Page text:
Three peace campaigners who were held in Iraq for nearly four months have spoken of life since their release.
Canadian James Loney read the joint statement
Briton Norman Kember and Canadians James Loney and Harmet Singh Sooden were chained to each other for 22 hours a day.
The Christian peace activists appeared together at a news conference in London on Thursday. Since their release, the three have been in regular touch via e-mail and telephone.
James Loney says meeting at the airport on Wednesday was "remarkably low-key".
"It's hard to describe after going through a crazy, abnormal experience to have this everyday, normal hello. It was wonderful".
Mr Loney had already met Mr Sooden at the memorial service for the fourth, murdered hostage, Tom Fox, held near Washington in July.
All three said Tom was not far from their thoughts.
They felt they could not say if Mr Fox's family shared their call for leniency for their captors.
However, Mr Kember praised Mr Fox as "the most compassionate of the four of us".
On his release, Mr Kember had said he would reflect on whether he had been "foolhardy or rational" to go to Iraq.
Asked if he had drawn any conclusions, he said: "Yes, we were naive if Jesus was naive, if Martin Luther King was naive, if Gandhi was naive."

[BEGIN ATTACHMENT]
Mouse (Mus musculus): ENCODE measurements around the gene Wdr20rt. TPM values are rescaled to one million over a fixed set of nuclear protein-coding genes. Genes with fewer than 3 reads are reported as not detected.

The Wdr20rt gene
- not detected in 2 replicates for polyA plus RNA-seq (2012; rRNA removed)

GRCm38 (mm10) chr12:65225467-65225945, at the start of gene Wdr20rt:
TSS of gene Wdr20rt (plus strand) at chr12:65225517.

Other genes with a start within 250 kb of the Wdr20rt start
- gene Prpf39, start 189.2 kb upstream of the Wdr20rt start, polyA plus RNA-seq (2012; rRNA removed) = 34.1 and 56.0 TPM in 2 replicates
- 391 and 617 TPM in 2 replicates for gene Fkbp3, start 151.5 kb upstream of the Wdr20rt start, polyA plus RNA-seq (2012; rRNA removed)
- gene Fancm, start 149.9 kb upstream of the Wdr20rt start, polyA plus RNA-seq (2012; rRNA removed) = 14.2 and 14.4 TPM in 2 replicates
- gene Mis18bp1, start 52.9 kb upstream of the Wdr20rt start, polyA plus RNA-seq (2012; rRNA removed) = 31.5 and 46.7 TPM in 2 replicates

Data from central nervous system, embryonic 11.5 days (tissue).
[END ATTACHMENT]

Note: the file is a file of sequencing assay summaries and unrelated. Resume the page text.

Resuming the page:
The youngest ex-hostage, Mr Sooden says he receives the occasional call from Mr Kember "to make sure I'm not getting into trouble".
The closest relationship appears to be between the two Canadians.
Harmeet Singh Sooden, 32, was the youngest hostage
Mr Sooden is now at university in Auckland, New Zealand. He speaks to Mr Loney, in Toronto, nearly every other day.
He said: "For me, when I came back, social interactions were different; out of kilter. It's like a new way of seeing relationships, with friends, family, so on. It's interesting to talk about these things."
Mr Loney explains: "We each cope in different ways with this experience. Some of us are more ready than others to share that, but the main thing is just to know: "I love you both".